“The pending acquisition would be Amazon’s fourth-largest ever, after the purchase of grocery chain Whole Foods in 2017 ($13.7 billion), the movie studio MGM in 2021 ($8.45 billion), and the medical provider One Medical last month ($3.9 billion). iRobot is the world’s leading consumer robotics company. The company mostly makes Roomba vacuum cleaners and robo-mops, and it’s also trying to get a robo-mower product off the ground.”


Graphene Is a Nobel Prize-Winning ‘Wonder Material.’ Graphyne Might Replace It
Editorial Staff | Big Think
“Graphene is a ‘wonder material’ made entirely of carbon atoms that has tremendous potential in the semiconductor industry. A related molecule, called graphyne, might be even better. Graphyne, however, is difficult to produce. Now, chemists have found a way to create it in bulk. Research can now get underway.”


‘An Engine for the Imagination’: The Rise of AI Image Generators
James Vincent | The Verge
“AI-generated artwork is quietly beginning to reshape culture. Over the last few years, the ability of machine learning systems to generate imagery from text prompts has increased dramatically in quality, accuracy, and expression. Now, these tools are moving out of research labs and into the hands of everyday users, where they’re creating new visual languages of expression and—most likely—new types of trouble.”


Plant-Based Burgers Aren’t Denting People’s Beef Addiction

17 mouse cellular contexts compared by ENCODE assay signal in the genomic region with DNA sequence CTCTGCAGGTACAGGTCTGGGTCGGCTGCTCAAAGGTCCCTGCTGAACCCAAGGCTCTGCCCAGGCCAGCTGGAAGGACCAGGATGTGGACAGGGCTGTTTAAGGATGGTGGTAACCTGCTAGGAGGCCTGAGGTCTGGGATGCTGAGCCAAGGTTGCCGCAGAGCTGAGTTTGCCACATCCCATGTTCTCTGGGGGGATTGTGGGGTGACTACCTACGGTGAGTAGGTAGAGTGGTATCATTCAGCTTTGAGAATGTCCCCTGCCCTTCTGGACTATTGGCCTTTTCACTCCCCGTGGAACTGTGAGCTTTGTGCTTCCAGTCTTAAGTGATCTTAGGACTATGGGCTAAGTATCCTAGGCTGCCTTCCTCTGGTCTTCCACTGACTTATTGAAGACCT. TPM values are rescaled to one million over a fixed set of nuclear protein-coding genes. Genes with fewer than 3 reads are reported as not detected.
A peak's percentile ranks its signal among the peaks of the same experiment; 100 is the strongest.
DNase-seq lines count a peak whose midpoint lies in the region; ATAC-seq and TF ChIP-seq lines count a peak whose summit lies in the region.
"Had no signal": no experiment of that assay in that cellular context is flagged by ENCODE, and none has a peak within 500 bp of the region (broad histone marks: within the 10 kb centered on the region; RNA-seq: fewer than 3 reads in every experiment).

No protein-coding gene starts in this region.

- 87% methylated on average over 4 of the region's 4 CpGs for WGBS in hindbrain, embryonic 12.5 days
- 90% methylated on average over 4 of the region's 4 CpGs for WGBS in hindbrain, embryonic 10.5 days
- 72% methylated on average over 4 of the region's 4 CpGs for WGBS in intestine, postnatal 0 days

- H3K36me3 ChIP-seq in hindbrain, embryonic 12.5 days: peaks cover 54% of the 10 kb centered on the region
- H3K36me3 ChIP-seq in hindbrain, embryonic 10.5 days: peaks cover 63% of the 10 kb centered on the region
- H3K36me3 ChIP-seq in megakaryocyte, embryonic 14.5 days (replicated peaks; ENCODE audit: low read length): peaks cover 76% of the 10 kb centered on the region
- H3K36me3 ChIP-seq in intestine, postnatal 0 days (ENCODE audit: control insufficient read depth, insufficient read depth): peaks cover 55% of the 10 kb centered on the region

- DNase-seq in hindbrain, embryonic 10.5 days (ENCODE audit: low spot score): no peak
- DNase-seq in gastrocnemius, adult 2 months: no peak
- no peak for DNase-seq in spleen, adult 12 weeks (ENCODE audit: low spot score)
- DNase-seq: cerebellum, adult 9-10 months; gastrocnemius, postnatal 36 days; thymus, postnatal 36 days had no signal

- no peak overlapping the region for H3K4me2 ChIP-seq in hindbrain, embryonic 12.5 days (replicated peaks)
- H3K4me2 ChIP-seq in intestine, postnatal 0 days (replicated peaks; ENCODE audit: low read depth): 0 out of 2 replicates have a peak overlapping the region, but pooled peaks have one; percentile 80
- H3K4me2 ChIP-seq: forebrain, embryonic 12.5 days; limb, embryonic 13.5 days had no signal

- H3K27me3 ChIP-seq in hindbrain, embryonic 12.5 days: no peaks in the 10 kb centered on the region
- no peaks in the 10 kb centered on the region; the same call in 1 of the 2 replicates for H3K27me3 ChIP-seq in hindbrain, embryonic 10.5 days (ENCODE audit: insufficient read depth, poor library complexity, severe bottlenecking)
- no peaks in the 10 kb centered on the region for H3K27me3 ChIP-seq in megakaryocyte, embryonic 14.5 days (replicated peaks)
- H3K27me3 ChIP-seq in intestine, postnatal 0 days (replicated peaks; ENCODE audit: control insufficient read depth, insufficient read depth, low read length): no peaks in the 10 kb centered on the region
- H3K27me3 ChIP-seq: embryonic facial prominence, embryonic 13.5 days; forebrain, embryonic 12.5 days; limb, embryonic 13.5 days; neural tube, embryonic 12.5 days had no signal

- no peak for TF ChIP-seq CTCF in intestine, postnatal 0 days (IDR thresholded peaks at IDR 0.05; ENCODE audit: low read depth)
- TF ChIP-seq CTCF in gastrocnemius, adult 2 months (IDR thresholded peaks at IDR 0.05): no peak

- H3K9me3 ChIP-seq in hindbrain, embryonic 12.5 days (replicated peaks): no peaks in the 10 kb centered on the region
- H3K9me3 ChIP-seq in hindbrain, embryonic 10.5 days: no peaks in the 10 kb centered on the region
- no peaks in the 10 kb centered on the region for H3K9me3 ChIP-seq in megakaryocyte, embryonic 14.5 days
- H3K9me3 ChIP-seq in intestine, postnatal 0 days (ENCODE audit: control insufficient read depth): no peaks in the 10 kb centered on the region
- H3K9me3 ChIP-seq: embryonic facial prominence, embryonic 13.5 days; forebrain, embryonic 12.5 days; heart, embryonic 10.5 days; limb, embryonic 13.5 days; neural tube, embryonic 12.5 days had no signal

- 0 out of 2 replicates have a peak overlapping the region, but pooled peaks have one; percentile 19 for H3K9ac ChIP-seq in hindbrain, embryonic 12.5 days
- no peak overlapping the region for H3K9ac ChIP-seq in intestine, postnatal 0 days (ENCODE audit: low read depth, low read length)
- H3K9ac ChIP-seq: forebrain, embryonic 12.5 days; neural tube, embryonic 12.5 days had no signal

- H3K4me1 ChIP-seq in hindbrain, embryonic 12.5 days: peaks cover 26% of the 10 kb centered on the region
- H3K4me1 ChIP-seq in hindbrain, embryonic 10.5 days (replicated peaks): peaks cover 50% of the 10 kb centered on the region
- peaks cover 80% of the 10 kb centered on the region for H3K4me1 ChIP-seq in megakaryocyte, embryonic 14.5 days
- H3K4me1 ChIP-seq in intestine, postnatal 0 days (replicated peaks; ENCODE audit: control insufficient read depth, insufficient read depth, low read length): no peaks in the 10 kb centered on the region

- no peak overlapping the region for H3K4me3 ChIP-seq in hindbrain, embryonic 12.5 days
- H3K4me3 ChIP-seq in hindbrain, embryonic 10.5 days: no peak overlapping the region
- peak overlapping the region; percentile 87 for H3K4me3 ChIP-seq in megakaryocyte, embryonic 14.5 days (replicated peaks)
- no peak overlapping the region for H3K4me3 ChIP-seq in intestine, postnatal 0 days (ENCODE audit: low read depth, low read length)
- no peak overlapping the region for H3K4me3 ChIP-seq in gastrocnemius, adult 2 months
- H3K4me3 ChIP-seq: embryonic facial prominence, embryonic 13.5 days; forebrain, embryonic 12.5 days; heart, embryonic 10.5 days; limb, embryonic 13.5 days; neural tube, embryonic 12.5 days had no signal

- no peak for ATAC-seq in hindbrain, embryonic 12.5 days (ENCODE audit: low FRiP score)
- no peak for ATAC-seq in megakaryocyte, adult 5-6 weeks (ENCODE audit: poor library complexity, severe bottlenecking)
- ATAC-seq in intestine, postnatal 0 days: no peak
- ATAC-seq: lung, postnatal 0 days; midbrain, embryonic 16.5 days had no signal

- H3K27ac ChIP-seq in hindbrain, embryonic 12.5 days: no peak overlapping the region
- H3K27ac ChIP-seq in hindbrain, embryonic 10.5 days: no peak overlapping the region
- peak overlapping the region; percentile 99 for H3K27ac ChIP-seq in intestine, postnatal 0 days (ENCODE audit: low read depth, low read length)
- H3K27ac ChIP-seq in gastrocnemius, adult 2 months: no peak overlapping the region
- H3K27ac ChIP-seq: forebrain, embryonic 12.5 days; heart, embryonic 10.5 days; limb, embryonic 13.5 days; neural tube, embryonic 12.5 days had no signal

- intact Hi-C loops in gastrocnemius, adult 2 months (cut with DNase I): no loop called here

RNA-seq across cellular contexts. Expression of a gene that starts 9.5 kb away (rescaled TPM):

Matt Reynolds | Wired
“The dizzying turnaround in the hype cycle is causing people to wonder: Is the plant-based meat revolution already running out of steam? …Figuring out whether plant-based meats are replacing beef isn’t something you can tell from share prices or total retail sales. Instead, we have to rely on data from surveys and analyses of supermarket shopping carts. The evidence we do have suggests the Great Displacement isn’t happening (yet).”


AI Is Not Sentient. Why Do People Say It Is?
Cade Metz | The New York Times
“It is true that as these researchers press on, Desdemona-like moments when this technology seems to show signs of true intelligence, consciousness, or sentience are increasingly common. It is not true that in labs across Silicon Valley engineers have built robots who can emote and converse and jam on lead vocals like a human. The technology can’t do that. But it does have the power to mislead people.”


Zenno Astronautics Wants to Move Spacecraft Around Using Electromagnets, Not Fuel
Aria Alamalhodaei | Tech Crunch
“The core technology is an electromagnet that generates a very strong magnetic field, which can interact with other magnetic fields—like those on other spacecraft, or even Earth’s own—to generate torque. …In addition to pointing satellites, the electromagnetic system could also be used for inter-satellite interactions, like orbital debris clean-up, spacecraft docking or in-orbit servicing. …The company is also working on using its technology to shield the interior of spacecraft—either crewed or cargo—from the huge amount of radiation in outer space.”

Image Credit: Fidel Fernando / Unsplash


Singularity Hub Staff Singularity Hub chronicles technological progress by highlighting the breakthroughs and issues shaping the future as well as supporting a global community of smart, passionate, action-oriented people who want to change the world.